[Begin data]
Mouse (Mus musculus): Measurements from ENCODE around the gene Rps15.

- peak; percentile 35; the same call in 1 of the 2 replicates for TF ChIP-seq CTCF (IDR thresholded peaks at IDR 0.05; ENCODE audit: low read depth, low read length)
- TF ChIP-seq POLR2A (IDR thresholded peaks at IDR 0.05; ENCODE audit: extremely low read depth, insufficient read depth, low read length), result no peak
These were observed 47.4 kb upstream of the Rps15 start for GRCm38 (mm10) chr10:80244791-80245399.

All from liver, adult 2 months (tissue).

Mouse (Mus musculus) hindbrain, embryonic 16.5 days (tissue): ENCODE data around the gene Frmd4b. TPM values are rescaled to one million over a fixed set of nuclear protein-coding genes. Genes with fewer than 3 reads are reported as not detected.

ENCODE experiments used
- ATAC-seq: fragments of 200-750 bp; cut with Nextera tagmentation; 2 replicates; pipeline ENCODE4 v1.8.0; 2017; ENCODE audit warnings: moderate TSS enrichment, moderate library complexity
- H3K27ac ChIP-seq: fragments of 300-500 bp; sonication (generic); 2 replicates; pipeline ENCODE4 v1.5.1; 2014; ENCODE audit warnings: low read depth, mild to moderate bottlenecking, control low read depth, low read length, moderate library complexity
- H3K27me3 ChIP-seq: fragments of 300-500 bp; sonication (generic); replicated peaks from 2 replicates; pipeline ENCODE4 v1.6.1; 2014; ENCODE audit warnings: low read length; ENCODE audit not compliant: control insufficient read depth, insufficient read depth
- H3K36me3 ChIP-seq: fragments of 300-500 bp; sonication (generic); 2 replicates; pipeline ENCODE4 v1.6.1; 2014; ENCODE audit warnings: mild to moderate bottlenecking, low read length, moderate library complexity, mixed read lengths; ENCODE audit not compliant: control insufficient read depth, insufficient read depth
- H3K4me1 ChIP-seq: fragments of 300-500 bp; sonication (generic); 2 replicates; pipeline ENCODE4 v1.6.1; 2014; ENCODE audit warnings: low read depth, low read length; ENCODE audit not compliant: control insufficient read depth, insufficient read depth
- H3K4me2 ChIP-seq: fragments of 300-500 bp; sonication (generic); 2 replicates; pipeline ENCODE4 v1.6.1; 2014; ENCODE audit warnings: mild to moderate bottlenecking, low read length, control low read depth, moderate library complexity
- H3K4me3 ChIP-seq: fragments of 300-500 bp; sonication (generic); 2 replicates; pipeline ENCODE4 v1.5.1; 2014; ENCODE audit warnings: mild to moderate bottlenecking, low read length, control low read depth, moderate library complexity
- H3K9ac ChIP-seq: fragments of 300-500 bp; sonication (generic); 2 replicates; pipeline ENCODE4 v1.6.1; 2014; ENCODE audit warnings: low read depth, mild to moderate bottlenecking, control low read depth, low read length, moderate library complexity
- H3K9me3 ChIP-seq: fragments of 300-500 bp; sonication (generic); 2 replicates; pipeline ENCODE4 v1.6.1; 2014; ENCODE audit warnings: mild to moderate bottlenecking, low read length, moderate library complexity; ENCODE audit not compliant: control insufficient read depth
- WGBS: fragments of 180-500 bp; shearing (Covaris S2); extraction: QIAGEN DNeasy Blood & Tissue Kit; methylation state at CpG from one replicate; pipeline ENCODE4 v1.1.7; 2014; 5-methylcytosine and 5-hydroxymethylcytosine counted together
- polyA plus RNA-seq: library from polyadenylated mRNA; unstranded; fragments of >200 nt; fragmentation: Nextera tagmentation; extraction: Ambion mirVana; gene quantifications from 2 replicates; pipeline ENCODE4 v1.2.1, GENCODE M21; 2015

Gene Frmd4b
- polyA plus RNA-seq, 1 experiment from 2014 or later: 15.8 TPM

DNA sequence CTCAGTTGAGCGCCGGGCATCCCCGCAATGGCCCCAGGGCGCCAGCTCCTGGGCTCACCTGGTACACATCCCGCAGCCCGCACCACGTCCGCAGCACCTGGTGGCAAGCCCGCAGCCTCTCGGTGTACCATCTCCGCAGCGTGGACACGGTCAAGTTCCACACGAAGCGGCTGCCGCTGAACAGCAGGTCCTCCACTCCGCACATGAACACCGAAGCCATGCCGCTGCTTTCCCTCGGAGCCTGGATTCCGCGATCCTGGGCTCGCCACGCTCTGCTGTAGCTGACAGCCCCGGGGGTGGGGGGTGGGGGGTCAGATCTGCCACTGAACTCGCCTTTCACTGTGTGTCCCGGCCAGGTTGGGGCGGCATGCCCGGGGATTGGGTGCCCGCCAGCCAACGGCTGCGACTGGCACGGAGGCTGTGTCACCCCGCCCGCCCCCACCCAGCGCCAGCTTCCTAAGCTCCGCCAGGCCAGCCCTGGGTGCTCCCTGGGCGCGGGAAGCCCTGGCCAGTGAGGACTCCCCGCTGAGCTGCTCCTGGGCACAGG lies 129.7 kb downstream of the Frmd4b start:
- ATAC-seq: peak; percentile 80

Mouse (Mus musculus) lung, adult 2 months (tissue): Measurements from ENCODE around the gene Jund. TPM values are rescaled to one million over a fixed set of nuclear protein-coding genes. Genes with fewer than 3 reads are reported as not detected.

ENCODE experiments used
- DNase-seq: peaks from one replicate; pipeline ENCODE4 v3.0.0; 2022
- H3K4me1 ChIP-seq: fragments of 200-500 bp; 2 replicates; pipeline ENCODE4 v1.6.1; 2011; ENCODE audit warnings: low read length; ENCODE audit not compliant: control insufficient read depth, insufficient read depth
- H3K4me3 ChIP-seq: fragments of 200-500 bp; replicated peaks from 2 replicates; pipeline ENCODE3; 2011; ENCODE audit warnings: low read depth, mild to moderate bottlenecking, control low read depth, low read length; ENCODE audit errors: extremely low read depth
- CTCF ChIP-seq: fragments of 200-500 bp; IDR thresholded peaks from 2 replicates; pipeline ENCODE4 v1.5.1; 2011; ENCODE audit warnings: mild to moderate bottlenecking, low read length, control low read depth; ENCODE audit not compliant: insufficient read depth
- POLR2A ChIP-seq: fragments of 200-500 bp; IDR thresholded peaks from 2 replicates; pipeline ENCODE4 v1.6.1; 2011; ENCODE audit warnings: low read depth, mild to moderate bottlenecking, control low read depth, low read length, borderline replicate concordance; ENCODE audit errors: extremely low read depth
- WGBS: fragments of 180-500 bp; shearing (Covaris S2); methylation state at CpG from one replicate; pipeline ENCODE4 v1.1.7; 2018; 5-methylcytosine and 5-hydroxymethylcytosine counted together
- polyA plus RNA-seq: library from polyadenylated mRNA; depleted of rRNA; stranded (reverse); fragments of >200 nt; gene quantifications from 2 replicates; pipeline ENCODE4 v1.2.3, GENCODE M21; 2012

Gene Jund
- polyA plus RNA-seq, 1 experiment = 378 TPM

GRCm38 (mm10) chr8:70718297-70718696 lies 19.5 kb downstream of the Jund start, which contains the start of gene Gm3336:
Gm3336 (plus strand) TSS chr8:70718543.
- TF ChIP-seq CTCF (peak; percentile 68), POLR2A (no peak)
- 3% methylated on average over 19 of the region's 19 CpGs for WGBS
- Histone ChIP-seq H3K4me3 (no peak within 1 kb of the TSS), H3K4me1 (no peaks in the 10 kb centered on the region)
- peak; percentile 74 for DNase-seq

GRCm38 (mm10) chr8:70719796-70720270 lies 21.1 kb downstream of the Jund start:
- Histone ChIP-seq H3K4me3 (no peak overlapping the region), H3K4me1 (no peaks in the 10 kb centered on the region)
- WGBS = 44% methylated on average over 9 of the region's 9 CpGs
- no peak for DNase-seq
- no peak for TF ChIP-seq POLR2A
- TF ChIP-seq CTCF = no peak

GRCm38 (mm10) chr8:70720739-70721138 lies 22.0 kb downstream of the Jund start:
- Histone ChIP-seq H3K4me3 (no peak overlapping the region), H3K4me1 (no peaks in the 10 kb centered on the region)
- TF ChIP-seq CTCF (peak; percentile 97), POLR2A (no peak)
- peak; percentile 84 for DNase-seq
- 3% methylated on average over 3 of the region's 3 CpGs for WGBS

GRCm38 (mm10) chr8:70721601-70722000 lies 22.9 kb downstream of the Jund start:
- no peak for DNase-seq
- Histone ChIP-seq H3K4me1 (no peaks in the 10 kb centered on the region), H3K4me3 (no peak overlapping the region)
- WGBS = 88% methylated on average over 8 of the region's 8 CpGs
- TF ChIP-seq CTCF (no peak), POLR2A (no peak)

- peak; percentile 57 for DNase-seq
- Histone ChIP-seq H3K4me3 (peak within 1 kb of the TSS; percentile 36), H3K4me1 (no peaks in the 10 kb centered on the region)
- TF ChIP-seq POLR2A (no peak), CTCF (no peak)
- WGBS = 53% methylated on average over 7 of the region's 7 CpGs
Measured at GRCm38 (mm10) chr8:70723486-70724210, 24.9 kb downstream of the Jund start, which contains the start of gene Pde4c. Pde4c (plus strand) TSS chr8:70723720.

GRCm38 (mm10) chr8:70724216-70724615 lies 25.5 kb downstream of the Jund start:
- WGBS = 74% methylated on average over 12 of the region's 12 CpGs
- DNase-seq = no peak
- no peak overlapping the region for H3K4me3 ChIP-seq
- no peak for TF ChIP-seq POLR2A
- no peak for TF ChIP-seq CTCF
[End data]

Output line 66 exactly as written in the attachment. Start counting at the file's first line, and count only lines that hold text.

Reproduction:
- no peak for TF ChIP-seq CTCF